From carbon neutral to net zero to carbon offsetting. What do all these words mean? Here’s an explanation of some of the most used jargon.
Sustainability: meeting the needs of the present without compromising the ability of future generations to meet their needs. The concept of sustainability is composed of three pillars: economic, environmental and social.
Carbon footprint (and why it’s a good place to start!): a carbon footprint is the quantification of all activities that release greenhouse gases to the atmosphere. For office-based businesses such as insurance brokers this includes heating, lighting and electricity for offices, some business travel such as car mileage or flights, and emissions from employees working from home. By measuring your business’s carbon footprint, you can then work out what the most effective changes are that you can make to reduce it.
Carbon dioxide and offsetting emissions: carbon dioxide (CO2) is a greenhouse gas emitted to the atmosphere where it absorbs and radiates heat. Regardless of where it’s emitted or the source, it will have an impact on the climate. This means that emissions in one place in the world could theoretically be compensated in another by investing in projects that absorb emissions, such as forest preservation, afforestation or carbon capture.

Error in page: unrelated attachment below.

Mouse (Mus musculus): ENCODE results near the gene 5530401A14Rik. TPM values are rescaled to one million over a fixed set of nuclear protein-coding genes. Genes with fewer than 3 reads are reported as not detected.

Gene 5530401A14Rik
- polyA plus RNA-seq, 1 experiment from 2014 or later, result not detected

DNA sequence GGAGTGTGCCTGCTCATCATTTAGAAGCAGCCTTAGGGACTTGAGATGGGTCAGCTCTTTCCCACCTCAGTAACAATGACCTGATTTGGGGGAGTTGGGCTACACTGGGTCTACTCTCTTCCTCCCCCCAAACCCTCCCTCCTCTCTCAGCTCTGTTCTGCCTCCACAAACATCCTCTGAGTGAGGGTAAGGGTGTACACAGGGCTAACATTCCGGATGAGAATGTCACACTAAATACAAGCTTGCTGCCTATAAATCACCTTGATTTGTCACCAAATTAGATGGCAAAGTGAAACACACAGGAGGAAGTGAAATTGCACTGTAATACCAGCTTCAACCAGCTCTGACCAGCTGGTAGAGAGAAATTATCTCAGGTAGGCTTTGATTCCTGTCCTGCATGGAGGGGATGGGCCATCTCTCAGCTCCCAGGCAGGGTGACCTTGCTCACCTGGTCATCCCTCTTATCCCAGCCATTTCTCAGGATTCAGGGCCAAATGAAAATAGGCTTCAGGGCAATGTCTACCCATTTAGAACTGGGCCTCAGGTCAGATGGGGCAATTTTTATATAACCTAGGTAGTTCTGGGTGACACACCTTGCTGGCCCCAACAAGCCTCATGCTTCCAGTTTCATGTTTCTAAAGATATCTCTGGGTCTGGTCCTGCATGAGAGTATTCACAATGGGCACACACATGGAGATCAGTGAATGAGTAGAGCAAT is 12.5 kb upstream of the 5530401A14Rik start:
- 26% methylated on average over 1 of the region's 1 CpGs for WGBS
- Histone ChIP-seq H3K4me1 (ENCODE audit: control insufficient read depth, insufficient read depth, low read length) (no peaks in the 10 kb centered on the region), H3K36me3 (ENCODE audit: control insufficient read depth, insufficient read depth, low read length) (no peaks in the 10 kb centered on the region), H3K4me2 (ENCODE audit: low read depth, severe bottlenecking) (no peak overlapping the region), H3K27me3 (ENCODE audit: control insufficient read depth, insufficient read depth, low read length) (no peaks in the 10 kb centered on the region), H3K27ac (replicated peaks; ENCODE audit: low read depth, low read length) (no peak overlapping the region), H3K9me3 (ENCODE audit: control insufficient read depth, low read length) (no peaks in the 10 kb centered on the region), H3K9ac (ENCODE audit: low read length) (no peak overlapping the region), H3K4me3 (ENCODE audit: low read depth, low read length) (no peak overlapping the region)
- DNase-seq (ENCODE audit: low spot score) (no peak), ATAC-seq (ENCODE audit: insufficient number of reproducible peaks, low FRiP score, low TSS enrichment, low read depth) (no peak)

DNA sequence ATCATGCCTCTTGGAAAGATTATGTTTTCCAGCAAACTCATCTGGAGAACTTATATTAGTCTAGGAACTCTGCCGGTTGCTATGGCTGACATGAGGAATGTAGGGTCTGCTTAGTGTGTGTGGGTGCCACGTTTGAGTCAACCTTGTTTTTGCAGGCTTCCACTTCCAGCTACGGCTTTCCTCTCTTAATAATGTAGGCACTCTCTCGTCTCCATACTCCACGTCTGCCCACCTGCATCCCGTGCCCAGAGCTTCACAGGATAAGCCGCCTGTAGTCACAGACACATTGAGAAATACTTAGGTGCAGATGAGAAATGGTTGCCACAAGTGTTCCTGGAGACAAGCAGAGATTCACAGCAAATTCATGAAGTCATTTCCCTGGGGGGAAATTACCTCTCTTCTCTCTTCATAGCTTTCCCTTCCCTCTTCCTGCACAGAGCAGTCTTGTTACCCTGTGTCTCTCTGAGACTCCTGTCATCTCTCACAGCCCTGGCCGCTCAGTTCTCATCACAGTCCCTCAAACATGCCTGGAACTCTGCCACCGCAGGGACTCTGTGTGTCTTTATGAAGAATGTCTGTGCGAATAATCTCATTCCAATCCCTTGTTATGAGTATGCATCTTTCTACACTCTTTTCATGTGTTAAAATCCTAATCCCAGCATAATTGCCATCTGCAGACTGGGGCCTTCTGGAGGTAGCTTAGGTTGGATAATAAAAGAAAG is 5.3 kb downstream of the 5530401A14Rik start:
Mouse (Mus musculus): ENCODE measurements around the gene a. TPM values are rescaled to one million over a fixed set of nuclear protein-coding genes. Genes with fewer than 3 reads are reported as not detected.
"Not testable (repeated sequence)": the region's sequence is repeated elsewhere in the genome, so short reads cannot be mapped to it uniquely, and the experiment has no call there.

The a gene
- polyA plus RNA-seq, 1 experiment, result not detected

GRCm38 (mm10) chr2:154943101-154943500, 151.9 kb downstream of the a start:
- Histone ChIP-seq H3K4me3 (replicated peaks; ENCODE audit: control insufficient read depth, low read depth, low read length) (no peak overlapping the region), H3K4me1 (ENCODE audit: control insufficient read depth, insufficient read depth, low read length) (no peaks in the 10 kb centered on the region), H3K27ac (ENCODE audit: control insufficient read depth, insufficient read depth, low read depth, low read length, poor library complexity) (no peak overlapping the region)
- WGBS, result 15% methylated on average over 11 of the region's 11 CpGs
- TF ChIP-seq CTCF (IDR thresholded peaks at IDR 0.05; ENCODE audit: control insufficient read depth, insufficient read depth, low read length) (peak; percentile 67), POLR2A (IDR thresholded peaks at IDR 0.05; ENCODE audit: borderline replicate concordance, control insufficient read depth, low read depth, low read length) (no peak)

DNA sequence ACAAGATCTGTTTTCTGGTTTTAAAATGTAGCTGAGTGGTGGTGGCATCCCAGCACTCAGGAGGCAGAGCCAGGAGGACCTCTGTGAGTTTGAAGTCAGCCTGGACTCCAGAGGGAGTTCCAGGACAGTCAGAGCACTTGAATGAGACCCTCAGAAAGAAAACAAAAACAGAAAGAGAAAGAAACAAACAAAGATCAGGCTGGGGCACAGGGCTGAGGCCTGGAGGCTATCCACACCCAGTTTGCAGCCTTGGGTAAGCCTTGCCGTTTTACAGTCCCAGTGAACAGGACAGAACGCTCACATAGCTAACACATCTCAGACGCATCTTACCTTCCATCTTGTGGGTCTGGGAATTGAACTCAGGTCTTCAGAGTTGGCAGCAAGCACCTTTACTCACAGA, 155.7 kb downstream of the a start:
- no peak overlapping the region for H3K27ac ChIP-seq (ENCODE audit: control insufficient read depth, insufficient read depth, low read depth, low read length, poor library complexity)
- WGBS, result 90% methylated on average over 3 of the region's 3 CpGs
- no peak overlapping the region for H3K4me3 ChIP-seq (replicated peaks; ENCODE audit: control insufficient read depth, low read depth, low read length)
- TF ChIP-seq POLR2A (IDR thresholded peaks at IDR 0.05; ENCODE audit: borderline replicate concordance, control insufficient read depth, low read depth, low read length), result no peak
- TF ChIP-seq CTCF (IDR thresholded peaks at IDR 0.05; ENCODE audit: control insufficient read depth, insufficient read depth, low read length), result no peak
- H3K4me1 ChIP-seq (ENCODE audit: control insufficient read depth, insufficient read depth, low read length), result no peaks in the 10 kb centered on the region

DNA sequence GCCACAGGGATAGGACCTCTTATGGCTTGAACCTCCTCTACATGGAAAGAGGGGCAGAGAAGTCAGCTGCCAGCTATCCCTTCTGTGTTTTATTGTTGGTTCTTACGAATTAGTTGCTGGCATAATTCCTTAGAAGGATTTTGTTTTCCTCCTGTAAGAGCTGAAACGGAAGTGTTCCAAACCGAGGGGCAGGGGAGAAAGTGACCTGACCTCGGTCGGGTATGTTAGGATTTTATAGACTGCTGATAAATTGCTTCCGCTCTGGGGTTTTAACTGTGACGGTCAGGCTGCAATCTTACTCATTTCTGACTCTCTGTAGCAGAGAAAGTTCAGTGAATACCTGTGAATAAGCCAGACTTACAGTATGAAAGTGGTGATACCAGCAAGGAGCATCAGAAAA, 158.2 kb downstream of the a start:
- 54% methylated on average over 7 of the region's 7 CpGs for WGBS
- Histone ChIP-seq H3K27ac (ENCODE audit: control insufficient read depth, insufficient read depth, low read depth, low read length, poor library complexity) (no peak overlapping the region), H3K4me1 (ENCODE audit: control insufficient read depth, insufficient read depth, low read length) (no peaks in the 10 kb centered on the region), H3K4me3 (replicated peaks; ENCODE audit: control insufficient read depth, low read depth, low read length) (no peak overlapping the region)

Carbon neutral: any carbon dioxide released into the atmosphere from business operations and activities is balanced by the equivalent amount being removed.
Net zero: Globally, business, governments and society are on a pathway to reduce emissions so that global warming is limited to 1.5°C, the threshold (as agreed by the Paris Accord) considered acceptable to maintain healthy and sustainable life on Earth.
A business is considered “net zero” when it is able to ensure it removes as many greenhouse gas emissions from the atmosphere as it creates through its business operations. Greenhouse gas emissions can be removed through nature based solutions like reforestation or through technology like direct air capture. But it’s always better to avoid or reduce emissions in the first place and that’s where your pathway to net zero comes in.